In the era of social media and ‘infowar’, India cannot remain a mute bystander as invectives are hurled at it using flimsy evidence or selective interpretations, says the author.
Sreeram Chaulia, Professor and Dean, Jindal School of International Affairs (JSIA), O.P. Jindal Global University, Sonipat, Haryana.
THERE IS A straight-talking toughness in the way India is expressing itself these days on the world stage. Call it self-confidence or swagger, it is a discernible characteristic of Indian diplomacy in the Narendra Modi era. India is displaying strategic clarity in defining its national interests, articulating what it thinks in unambiguous language, and pushing back without mincing words when its choices and stances are subjected to attacks in international forums.
Leading this assertive transformation is External Affairs Minister Subrahmanyam Jaishankar, who, while defending India’s domestic and foreign policies, has shown the mirror to foreign critics. When US Secretary of State Antony Blinken said, in April, “we’re monitoring some recent concerning developments in India, including a rise in human rights abuses,” Jaishankar retorted: “We also take views on other people’s human rights situation, including that of the United States.”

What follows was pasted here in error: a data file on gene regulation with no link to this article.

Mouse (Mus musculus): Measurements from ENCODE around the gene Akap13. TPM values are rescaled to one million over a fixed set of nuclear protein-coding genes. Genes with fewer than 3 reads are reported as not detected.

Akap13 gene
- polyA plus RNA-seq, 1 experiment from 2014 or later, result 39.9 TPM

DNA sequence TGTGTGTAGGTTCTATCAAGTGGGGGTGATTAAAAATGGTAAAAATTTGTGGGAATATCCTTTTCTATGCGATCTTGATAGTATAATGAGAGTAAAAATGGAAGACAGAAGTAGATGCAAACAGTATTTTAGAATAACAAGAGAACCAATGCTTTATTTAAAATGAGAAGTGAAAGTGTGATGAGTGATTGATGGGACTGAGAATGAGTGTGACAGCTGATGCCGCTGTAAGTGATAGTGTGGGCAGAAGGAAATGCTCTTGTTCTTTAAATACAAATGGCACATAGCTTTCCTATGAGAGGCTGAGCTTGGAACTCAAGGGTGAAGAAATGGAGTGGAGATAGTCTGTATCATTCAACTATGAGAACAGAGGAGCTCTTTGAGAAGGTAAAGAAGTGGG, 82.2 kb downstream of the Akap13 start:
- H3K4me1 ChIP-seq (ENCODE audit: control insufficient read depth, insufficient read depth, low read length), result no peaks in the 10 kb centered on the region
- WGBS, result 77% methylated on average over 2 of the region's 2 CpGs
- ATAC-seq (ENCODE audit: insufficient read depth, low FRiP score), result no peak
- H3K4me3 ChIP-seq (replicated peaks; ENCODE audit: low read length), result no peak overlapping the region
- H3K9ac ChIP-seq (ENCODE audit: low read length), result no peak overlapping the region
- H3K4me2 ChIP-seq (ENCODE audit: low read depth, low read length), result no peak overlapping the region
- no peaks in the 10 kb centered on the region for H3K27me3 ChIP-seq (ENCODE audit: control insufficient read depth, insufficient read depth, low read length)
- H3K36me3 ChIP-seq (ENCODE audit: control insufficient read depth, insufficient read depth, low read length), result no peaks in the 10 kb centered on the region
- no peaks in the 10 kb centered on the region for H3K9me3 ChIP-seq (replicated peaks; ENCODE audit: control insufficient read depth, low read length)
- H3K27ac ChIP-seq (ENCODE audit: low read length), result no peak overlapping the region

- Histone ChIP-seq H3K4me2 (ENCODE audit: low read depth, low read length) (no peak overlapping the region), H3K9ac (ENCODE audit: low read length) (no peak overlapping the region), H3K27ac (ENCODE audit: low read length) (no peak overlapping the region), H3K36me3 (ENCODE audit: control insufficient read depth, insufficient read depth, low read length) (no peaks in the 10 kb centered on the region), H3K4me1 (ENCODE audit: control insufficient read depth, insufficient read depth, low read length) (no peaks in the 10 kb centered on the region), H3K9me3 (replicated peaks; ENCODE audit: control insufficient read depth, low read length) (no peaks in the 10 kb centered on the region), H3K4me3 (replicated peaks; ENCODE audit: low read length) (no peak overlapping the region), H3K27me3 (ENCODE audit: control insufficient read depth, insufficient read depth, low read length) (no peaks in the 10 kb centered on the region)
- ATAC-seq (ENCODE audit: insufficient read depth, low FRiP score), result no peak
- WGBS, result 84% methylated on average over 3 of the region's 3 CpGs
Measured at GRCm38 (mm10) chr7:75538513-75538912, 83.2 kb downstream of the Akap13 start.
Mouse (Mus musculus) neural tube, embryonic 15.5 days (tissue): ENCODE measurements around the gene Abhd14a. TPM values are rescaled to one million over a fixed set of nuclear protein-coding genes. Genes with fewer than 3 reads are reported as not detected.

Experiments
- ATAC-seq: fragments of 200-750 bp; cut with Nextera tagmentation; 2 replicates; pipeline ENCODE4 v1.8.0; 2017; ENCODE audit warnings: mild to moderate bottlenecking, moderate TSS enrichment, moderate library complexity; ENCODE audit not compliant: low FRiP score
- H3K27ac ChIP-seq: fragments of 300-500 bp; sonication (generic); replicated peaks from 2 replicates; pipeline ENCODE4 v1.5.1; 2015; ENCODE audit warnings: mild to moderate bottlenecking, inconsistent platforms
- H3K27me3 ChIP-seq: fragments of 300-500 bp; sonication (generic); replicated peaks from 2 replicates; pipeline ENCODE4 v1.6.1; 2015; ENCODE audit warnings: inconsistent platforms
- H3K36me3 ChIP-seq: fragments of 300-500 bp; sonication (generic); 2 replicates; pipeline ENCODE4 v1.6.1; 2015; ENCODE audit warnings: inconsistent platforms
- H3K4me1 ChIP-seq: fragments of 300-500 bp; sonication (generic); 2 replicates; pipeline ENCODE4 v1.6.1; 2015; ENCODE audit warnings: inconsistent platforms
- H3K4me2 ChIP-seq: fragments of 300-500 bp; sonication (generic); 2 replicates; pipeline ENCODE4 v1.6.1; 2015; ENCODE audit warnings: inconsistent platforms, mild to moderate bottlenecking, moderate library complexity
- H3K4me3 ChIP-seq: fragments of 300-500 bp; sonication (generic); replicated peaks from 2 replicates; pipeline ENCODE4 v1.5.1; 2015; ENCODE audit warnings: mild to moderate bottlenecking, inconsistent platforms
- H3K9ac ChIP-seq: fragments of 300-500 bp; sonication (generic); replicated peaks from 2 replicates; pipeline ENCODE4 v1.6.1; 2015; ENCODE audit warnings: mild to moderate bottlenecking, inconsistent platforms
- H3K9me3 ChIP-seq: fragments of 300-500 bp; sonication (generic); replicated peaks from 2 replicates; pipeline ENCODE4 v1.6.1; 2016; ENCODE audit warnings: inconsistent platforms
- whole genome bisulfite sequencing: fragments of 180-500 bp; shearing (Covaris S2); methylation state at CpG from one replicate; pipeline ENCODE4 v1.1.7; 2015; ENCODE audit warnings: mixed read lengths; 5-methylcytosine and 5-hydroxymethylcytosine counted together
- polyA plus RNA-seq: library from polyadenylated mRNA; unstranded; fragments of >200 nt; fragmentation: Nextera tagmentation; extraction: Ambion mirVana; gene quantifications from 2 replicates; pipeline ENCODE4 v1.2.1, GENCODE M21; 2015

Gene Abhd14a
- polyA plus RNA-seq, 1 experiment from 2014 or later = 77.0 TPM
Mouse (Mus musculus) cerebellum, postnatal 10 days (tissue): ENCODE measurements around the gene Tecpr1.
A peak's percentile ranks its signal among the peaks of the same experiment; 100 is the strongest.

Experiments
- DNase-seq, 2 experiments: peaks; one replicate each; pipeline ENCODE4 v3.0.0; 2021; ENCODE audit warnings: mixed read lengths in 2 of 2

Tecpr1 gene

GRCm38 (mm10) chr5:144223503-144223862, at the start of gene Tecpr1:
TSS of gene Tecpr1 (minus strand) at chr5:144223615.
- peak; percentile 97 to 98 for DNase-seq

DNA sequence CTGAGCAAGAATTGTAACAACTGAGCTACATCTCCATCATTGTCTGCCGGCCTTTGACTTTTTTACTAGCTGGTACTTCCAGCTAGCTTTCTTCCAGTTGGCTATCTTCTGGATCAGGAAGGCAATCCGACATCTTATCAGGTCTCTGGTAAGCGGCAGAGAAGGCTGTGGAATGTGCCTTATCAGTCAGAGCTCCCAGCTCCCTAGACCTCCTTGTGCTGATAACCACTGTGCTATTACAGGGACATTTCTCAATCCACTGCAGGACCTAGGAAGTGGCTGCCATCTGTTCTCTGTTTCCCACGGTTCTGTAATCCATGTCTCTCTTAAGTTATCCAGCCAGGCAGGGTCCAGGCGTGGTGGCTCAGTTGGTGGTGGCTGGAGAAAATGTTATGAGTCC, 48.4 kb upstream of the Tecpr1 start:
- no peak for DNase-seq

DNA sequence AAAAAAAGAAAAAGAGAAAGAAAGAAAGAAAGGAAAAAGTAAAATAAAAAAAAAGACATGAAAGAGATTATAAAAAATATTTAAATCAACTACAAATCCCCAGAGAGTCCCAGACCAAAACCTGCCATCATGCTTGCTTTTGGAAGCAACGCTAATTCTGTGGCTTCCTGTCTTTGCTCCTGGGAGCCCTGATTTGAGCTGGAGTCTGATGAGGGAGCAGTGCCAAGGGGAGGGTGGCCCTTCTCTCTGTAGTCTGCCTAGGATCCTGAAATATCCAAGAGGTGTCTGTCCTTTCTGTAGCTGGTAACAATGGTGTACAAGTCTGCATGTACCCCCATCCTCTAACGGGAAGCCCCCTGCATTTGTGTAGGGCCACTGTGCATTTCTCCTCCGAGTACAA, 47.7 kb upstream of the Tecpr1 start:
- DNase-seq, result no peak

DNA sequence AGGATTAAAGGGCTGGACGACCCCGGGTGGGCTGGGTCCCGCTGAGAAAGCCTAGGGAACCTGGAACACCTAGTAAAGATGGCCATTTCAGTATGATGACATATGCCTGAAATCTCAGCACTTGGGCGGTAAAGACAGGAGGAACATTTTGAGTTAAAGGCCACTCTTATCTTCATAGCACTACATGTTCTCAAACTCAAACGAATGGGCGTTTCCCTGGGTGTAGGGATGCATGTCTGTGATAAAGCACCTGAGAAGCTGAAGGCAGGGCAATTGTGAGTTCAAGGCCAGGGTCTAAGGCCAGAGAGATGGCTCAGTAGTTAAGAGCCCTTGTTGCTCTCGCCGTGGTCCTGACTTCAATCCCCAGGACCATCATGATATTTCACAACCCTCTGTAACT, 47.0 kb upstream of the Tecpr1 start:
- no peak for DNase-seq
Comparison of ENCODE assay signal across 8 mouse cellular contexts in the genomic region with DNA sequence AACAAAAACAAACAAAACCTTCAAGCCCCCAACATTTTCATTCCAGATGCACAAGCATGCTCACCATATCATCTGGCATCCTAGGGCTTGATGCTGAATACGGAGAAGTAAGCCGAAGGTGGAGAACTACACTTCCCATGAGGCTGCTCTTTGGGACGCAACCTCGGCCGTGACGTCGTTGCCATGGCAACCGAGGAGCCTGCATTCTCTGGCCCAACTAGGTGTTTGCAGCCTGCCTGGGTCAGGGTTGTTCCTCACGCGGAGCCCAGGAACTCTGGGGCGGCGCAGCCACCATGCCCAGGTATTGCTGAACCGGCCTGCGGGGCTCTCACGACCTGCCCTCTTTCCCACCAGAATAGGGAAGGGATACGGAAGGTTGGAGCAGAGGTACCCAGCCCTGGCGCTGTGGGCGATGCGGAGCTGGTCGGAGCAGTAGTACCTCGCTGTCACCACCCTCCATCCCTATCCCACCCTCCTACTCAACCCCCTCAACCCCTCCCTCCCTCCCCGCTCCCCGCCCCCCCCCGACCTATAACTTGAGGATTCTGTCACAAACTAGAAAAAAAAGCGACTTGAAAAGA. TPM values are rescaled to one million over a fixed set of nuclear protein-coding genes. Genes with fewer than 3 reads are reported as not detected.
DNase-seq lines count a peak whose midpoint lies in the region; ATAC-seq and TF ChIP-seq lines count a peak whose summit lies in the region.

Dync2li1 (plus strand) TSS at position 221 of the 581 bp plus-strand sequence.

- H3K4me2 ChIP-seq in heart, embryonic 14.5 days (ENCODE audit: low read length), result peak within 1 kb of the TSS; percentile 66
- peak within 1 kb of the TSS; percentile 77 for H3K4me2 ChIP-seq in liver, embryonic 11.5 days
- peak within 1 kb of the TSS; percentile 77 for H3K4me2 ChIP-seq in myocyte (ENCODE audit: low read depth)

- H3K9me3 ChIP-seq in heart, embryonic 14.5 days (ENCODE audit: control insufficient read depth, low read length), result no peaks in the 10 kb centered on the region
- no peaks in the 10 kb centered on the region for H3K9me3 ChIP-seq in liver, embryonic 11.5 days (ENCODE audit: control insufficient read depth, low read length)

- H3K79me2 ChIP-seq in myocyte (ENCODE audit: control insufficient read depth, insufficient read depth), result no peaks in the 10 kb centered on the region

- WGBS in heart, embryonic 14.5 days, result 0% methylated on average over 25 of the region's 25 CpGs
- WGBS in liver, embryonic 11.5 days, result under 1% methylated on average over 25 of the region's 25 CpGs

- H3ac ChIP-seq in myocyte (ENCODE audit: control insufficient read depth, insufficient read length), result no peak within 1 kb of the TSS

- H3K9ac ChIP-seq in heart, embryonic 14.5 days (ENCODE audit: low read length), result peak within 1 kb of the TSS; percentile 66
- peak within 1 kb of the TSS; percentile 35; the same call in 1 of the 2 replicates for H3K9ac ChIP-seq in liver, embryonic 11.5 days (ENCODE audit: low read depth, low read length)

Adding that this particular issue was not central to the overall India-US strategic partnership, he explained that vested “interests, lobbies and vote banks” in America were driving a propaganda to smear India’s reputation. On an earlier occasion, he pointed to “liberal fundamentalism”, “prejudice and ideology” as the root causes of the anti-India campaign in the western media and said India’s “reputation is not decided by a newspaper in New York”.
When some western research institutions downgraded “the quality of democracy” in India, Jaishankar called them “self-appointed custodians of the world, who find it very difficult to stomach that somebody in India is not looking for their approval, is not willing to play the game they want to be played.” Pointing to the irony of US-based think-tanks berating India’s alleged intolerance and autocracy, he quipped that “nobody questions our election. Can you say that in those countries?” The reference was to Donald Trump’s refusal to accept Joe Biden’s election victory in 2020, and Jaishankar was conveying that India was not willing to be lectured and hectored by hypocrites.
Published in: The Week
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